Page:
Now, which is easier, to see someone trust the Lord when they have no purse, no means, natural means, or to see someone trust the Lord when they have a purse. Jonathan suggested perhaps the first. We get so impressed when we see somebody that doesn’t have a purse and we go, “OOO, aaah, they live by faith; they have no means of income and they have wonderful faith.” That’s easy if you don’t have don’t have a purse. It’s obvious God is going to provide and provide. But I’ll tell you the man that lives by faith is that guy that goes to work and he works eight hours a day and forty hours a week and he comes home and bow his head and says, “I thank you, Lord, for providing.” God’s provision is supernaturally natural. We’ll see many miracles and we’ll say, “Wonderful; supernatural,” but then He’ll provide naturally and sometimes when He provides naturally our temptation is to take our eyes off Him.
I’m going to close with an illustration that I first got from Krumacher that I was so impressed and amazed by. I don’t know if you’ve ever seen a miracle up close, but you are about to see one, and I want to show it to you. I have a pot of soil and there’s nothing in it yet. I brought some apple seeds, real honest to goodness apple seeds. I’m going to take two, because one might not be enough to make this fast enough, and I’m going to push it into the soil. I’ve only got a minute here. What’s going to happen in the next minute is you are going to see that apple seed sprout and it’s going to come up, and it’s going to grow into a small tree, and it’s going to have branches, and it’s going to have blossoms, and it’s going to have buds, and it’s actually going to produce little apples. And you are going to see it happen. I’m going to have Mike take an apple and take a bite out of it to prove that it’s real. Pay close attention. Mike, come here; I want your testimony. Tell them what you see there. Tell them the truth. “I see a pot and soil.” He sees a pot of soil.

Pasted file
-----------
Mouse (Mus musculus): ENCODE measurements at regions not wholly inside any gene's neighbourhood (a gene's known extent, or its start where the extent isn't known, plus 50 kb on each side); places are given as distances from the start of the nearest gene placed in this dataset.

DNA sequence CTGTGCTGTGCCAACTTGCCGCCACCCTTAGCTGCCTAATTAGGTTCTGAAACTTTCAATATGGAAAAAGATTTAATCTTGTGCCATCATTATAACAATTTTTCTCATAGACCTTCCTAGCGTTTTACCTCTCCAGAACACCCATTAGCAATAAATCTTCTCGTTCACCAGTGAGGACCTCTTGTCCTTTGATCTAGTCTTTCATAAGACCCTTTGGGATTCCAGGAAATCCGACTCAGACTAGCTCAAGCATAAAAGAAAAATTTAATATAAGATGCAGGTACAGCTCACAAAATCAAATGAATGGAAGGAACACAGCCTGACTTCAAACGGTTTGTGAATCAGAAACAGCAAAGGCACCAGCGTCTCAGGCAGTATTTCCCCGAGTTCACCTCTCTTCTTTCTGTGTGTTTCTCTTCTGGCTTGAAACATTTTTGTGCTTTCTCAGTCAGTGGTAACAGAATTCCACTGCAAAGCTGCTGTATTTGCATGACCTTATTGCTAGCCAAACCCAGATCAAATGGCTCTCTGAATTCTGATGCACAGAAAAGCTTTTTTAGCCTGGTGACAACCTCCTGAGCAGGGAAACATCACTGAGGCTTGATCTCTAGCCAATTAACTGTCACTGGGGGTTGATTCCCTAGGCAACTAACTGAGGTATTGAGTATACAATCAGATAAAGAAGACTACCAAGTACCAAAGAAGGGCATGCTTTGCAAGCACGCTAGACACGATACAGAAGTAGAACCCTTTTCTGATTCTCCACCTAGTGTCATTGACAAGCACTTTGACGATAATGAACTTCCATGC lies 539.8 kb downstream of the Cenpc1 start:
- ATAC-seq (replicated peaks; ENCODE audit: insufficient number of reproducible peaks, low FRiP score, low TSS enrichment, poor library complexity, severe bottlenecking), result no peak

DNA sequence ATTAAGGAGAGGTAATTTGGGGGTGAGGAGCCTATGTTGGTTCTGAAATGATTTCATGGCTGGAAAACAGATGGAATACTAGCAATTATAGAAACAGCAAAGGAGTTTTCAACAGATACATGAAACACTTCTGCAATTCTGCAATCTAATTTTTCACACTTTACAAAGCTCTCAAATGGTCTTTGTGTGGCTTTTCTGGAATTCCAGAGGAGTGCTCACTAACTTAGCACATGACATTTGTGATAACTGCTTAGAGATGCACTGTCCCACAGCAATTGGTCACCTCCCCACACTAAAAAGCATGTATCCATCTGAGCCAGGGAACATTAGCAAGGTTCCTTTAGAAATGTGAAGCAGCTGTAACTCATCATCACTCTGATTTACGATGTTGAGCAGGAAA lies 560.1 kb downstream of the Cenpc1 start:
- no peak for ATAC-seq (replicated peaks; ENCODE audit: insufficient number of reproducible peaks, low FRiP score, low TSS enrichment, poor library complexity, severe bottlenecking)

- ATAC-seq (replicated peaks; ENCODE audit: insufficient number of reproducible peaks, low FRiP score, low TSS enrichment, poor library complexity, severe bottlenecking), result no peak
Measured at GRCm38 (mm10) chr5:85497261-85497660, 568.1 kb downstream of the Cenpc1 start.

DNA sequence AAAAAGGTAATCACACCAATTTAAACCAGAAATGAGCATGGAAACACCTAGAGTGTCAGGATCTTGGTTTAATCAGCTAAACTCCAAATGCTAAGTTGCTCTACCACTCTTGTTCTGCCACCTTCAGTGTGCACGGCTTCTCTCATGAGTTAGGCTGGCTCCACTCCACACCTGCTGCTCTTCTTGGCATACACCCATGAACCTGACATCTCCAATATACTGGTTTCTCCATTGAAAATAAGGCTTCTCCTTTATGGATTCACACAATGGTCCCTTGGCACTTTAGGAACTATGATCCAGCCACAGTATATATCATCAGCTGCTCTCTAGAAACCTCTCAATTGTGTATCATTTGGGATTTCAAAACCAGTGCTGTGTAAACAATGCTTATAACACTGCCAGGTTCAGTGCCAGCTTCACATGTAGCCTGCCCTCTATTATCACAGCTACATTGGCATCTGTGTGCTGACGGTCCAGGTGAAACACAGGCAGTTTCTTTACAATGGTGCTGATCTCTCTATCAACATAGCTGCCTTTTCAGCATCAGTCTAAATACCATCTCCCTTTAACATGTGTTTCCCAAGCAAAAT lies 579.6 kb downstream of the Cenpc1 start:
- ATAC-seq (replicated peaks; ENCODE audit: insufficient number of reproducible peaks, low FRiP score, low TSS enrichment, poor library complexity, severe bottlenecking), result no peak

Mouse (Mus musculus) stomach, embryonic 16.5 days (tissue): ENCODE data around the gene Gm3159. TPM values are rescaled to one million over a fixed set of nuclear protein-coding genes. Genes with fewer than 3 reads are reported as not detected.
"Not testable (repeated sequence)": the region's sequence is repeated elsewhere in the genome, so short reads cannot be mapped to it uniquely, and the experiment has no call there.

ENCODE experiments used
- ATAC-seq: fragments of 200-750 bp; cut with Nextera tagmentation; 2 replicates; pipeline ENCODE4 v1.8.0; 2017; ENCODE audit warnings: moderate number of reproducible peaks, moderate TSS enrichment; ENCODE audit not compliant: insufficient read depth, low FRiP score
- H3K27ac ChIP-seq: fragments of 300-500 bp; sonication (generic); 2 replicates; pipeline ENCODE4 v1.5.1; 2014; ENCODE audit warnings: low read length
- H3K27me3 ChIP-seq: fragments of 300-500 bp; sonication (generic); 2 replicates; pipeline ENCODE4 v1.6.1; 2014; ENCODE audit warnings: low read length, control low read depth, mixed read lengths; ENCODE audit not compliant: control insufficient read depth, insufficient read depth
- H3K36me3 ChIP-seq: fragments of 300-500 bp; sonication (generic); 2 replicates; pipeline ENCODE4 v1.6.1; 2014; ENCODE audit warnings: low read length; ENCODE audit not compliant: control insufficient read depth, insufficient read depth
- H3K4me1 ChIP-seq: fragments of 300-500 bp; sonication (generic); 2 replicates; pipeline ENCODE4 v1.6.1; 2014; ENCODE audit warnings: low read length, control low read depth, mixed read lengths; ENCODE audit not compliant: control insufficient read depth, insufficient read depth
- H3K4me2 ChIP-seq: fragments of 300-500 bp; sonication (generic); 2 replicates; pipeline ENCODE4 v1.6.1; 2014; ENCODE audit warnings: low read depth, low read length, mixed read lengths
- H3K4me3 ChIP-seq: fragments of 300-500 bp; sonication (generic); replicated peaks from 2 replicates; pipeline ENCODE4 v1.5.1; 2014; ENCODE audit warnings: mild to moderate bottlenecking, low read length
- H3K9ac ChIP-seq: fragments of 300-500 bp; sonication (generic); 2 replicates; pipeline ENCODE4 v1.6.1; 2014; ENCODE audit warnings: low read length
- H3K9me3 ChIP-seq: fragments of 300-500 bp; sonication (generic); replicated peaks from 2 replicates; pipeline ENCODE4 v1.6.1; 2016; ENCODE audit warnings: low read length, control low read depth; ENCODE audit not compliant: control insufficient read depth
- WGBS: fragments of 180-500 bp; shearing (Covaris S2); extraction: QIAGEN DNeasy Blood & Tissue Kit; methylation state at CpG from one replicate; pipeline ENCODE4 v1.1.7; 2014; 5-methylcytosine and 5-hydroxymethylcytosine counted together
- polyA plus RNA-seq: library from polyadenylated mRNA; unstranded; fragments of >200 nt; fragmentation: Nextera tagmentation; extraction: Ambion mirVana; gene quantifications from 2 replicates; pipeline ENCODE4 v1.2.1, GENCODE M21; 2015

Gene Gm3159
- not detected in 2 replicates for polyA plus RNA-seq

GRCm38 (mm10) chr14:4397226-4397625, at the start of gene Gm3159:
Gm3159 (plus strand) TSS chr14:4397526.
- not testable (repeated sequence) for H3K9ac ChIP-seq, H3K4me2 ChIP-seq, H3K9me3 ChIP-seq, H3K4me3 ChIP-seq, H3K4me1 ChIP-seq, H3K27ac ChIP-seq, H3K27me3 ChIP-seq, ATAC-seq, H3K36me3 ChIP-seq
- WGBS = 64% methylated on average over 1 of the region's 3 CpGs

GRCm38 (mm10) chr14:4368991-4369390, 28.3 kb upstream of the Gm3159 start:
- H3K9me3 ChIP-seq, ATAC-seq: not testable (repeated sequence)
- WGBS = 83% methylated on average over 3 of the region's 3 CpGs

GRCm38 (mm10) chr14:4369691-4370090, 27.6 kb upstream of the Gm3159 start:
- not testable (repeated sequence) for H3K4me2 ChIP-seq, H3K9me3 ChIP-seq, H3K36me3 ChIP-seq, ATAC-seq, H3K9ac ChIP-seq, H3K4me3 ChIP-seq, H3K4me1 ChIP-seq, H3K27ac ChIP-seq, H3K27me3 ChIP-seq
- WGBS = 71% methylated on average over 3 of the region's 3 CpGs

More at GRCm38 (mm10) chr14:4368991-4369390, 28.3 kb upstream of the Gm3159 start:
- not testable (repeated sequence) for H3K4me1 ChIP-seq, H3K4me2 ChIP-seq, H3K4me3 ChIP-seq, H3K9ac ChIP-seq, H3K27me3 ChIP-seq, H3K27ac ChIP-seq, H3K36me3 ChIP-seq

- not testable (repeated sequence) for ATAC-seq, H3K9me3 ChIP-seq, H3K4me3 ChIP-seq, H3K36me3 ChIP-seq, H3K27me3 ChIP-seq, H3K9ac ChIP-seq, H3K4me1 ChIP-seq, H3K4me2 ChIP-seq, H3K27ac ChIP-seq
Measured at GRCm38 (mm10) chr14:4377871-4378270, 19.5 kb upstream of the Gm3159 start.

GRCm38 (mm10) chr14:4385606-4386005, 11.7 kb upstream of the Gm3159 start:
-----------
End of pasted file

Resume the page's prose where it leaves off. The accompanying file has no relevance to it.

Brothers and sisters, if that had happened (you know better than that – I hope nobody actually believed me), in a minute, you’d be talking about it for a month. It happens all the time but God stretches it out in seasons and years. You would have said, “What a miracle I saw! Praise God!” You drive by an orchard, how many trees are in the orchard? Do you ever say, “Praise God! What a miracle!” God provides supernaturally naturally. This is the Lord’s provision, and just because it doesn’t happen all at once, sometimes He crowds it in, like when He fed the five thousand. That was His miracle. He had the planting, the harvesting, crushing of the barley, and then he had the cooking of the barley and the making of it, and did it all at once, and we say, “What a miracle.” If He spreads it out over time, sometimes we don’t see the miracle.
All I’m trying to say is that the Lord provides for you. Thank the Lord for His wonderful provision. He’s faithful to provide for everything you need. He will always do it by grace. He’s not in bondage to the ordinary ways of doing things, and His provision is supernaturally natural. When it comes just in an ordinary way don’t miss the Lord. I hope when you drive by an orchard or some field of wheat, that you just remember who it is. We’re not finished with the principles. I’ve got five more principles illustrated by the manna. We’ll pick that up next time.
Father, thank You for Your marvelous provision, that You are our Provider. Forgive us for our grumbling and our groaning and our doubting, and I just pray, Lord, that You would prepare our hearts for all these principles, so we can learn how You guide and how You give a song, and how You are our Provider. Thank You for saving us by power and by blood, so that these might be the benefits in our life. We pray in Jesus’ name. Amen